Like the snake, then, or the beautiful woman, food tempts not only by visual distraction but by its pure potential to destabilise the body’s equity. It is, in fact the final component of the originary act of sin in the Garden of Eden, in the form of the apple. This is precisely why Bakhtin saw the grotesque as having subversive potential. If we take the body, as was common in Renaissance period, to be a kind of metaphor for the structure of society (example: the monarch's body as body politic) then its points of vulnerability and weakness are sites of possible upheaval or “critical intervention” - and when it is the institution of the individual which is compromised, this intervention might take the form of collective action. Eating in particular, which becomes transgressive in the form of gluttony, is a process by which the self merges with the outside world through a literal ingestion and incorporation of foreign objects. In this way, the selfhood of people shown in the activity of eating is compromised: they are in a sense, caught at a point when the foreign object has transgressed their boundaries but has not yet become dissolved into their person; in an in-between stage of temporary fusion with the outside world. The desire to overindulge which characterises gluttony is a form of vertigo, a desire to relinquish control, to fall: a veiled death drive. All through the picture are undulations, wobbles, things on the brink of spilling over - the table bent towards us, the tumescent hills, and not least the human bodies out of their clothes.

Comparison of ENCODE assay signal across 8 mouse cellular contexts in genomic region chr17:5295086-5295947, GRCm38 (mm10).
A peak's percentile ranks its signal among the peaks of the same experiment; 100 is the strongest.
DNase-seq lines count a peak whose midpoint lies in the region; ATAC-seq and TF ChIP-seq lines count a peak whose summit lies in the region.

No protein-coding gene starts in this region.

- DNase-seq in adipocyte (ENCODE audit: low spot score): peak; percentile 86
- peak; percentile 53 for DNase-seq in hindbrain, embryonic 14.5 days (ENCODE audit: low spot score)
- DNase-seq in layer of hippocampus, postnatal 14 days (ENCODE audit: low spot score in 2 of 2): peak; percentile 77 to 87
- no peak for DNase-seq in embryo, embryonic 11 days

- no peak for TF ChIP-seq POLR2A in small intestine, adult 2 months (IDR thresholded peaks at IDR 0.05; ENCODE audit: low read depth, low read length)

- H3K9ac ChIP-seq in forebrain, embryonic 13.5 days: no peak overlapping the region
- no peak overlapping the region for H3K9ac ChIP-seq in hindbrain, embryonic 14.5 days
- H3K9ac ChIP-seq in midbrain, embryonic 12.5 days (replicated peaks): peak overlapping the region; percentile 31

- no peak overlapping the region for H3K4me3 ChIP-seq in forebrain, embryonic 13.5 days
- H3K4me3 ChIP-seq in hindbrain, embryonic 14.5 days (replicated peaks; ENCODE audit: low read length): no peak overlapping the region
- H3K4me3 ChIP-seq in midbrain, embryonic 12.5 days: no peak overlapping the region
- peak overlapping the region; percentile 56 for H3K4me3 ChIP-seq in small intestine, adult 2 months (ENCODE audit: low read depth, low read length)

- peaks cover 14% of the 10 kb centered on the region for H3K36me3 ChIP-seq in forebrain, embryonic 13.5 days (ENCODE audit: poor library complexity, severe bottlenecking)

In this desire of the Cockaignians to outgrow themselves; to grow and grow until they cannot move, they relinquish themselves to becoming objects. In sacrificing their status as subjects, however, they are also exempt from being subjected - from being restrained by the conventions of the classical body, by virtue or propriety, by a social regime which enacts itself on such a body. However, Bakhtin associates the opening-up of the grotesque body with regeneration, unity and life - of a oneness with the environment which the peasant classes celebrate and of a rural folk tradition that carries echoes of pagan sensitivity to the natural world. Bruegel’s figures here are, rather, inert and cadaverous. Food, as an object, has contaminated them - they have consumed too much; there was a tipping-point; they are now more object than person. In a parody of the rustic earthiness that Bakhtin so admired in folk culture, they have become one with the landscape, which is in turn one with them. The reanimated hog roast is more alive than the people are, especially when we look closely at the browning flesh of the man to the left of the table, seeming to flake into the earth. This inability to distinguish between subject and object engenders a profound sense of the uncanny, in the Freudian sense of the unfamiliar or un-homely - what is part of us and what is not? Forms escape precise definition - and thus inspire a kind of Sartrean ‘Nausea’, brought on by our ability to only fathom some of the objects in Cockaigne by their formal and tangible qualities. This failure of language again plunges us into vertigo. No particular word seems to designate something like the cluster of brown discs at the right of the work (are they biscuit? wood?). Forms are merely suggestive, things all share the same spongy quality - they might be cheese, bread or soil. Everything is both foreign and familiar, it carries the imprint of the human on it, be it that it belonged to it in the past, or will become part of it in the future. The whole painting is brown; everything is grubby, indistinct, and like the lump of meat by the hand of the central peasant, vaguely scatological. At a quick glance, the soft jug on the table glistens like an internal organ. In Cockaigne, there is no difference between the sense of something we have ejected from ourselves and something we wish to incorporate back into us - between object of disgust and object of desire.